The destruction of Hiroshima and Nagasaki, by any civilized standards, represented one of the moral low-points in human history. After all, by very conservative estimates, 135,000 people died from the atomic blasts—most of them civilians, the victims of the intentional targeting of cities. Think about that—these weren’t military targets, but cities full of men, women, and children, going about their lives, destroyed in seconds by the most destructive weapons ever invented.
But the point of memorializing isn’t about the past. It’s about ensuring such things happen “never again.”
A gunman opened fire in a Lafayette, La., movie theater Thursday evening during a showing of Trainwreck, killing two and injuring nine, before turning the gun on himself, according to multiple news reports. Police say they know the identity of the shooter — described as a white, 58-year-old male — but are not yet releasing his name.
National Minority Mental Health Awareness month is upon us in the U.S., and never has the scope and impact of mental health issues threatened to affect the long-term security of our country and world than now.
This year, the UN Office for the Coordination of Humanitarian Affairs estimates that 10.8 million people are affected by the conflict in Syria, with 4 million refugees having fled the country. This is the largest refugee population coming out of any one conflict in over a generation. Similarly, in early 2015, UNHCR estimated that the total population of concern, due to the conflict in Iraq, exceeded 3 million people. Millions of people have experienced the unimaginable trauma of political and religious conflict and persecution in the Middle East, especially women, whom the Iraqi Ministry of Health determined were disproportionately affected by mental health illness due to the recent conflict. The scale and depth of the trauma demands a multi-faith, multi-sector, multi-discipline response, before it is too late.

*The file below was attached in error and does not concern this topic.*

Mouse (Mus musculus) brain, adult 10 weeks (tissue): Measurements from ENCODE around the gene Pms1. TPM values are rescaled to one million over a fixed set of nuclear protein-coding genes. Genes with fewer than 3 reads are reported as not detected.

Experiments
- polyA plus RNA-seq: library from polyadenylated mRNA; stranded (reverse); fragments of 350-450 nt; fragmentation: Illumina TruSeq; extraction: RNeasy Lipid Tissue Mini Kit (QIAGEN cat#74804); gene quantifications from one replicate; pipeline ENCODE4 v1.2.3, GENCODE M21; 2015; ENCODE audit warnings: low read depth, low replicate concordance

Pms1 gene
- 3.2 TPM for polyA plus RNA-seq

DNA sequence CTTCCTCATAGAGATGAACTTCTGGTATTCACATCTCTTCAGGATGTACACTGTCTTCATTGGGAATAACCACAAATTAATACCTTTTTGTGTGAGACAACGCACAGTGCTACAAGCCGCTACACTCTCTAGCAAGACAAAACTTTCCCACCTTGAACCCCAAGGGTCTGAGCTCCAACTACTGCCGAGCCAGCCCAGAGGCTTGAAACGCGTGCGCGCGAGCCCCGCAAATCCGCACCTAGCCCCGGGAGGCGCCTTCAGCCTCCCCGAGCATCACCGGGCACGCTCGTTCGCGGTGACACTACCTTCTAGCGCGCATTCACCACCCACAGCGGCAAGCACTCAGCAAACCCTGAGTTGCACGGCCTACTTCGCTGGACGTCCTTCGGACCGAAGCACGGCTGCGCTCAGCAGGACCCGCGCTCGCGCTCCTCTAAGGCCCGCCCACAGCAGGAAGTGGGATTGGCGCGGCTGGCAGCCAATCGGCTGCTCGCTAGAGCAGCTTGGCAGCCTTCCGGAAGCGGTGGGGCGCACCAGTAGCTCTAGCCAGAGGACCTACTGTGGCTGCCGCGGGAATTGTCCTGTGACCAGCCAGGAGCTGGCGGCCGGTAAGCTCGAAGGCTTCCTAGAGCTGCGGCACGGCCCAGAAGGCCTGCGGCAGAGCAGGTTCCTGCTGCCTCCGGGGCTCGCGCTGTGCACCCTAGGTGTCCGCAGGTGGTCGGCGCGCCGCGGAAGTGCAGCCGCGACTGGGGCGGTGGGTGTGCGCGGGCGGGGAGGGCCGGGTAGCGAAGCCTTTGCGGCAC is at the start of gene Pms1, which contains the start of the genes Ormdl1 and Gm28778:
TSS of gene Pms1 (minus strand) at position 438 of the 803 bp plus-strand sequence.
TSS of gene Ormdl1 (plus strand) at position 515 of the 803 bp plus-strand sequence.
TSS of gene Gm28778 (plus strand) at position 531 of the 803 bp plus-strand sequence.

Bio: Jimmie Briggs is an award-winning journalist and author of Innocents Lost, a book giving voice to child soldiers. In 2009, he co-founded the Man Up Campaign, a global effort to engage youth to stop violence against women and girls, and currently serves as executive director of the U.S. branch of Leave Out Violence (LOVE).
1. Let’s talk about LOVE. What issues does your organization address? LOVE’s focus is to engage young people who have been affected by violence of all kinds. This includes not only gender-based violence, but also issues such as gun violence, witnesses of domestic violence, and trauma- processing in schools where violence is the reality. LOVE uses media arts coupled with a trauma-informed response. We have a social worker for one-on-one counseling, and our teaching artists use media arts to provide pathways for young people who have been affected by violence—survivors and witnesses, even perpetrators—to express their voice and ultimately to process their pain, their trauma, and sometimes their guilt from the violence.
At the same time, LOVE creates a stage for them to speak about their experiences and advocate among their peers about conflict resolution and violence prevention. The arts offer a way to heal and process the violence you’ve experienced, but also for you to reach your peers and mitigate violence from happening in your schools, your home, and in your communities.
“THE IDEA THAT peace is inevitable is as dangerous as the idea that war is inevitable,” says author and peace educator Paul K. Chappell. We’ve been discussing peace in practice for the better part of an hour, and he’s warming to the theme. He puts forward an unlikely premise—that violence is not intrinsic to human nature.
Paul Chappell isn’t what you would expect in a peace champion. A graduate of West Point and a member of the U.S. military for seven years, including as a captain in Iraq, he first honed his fighting skills on school playgrounds, getting expelled for fighting in grade school and suspended in high school. He was bullied as a child for his skin color (his father, a veteran of the Korean and Vietnam Wars, was biracial—black and white—and his mother is Korean). Because of his father’s war trauma, Chappell describes his childhood as “unpredictably violent.”
It’s hard now to imagine this former troubled youth, both perpetrator and victim of violence, as the articulate Chappell thoughtfully winds his way through classical theory and national myth. But Chappell’s learned taste for creed over instinct is clear. The army provided the closest thing to family that a young Chappell had ever encountered, he tells me, but despite that deep affection—or perhaps because of it—he began paying attention to the lasting effects of war and trauma on his brothers-and-sisters-in-arms.
Last night nine Christians were massacred while at Bible study at Emanuel AME Church in Charleston, S.C. The dead include state Sen. Rev. Clementa Pinckney, senior pastor and state senator, and his sister.
The suspect, Dylann Roof, is 21 years old. He sat for an hour with the pastor and others gathered for Wednesday night Bible study, then open fired. Reportedly, he reloaded as many as five times while church members tried to talk him down. He said he "had to do it." This was a racialized hate crime.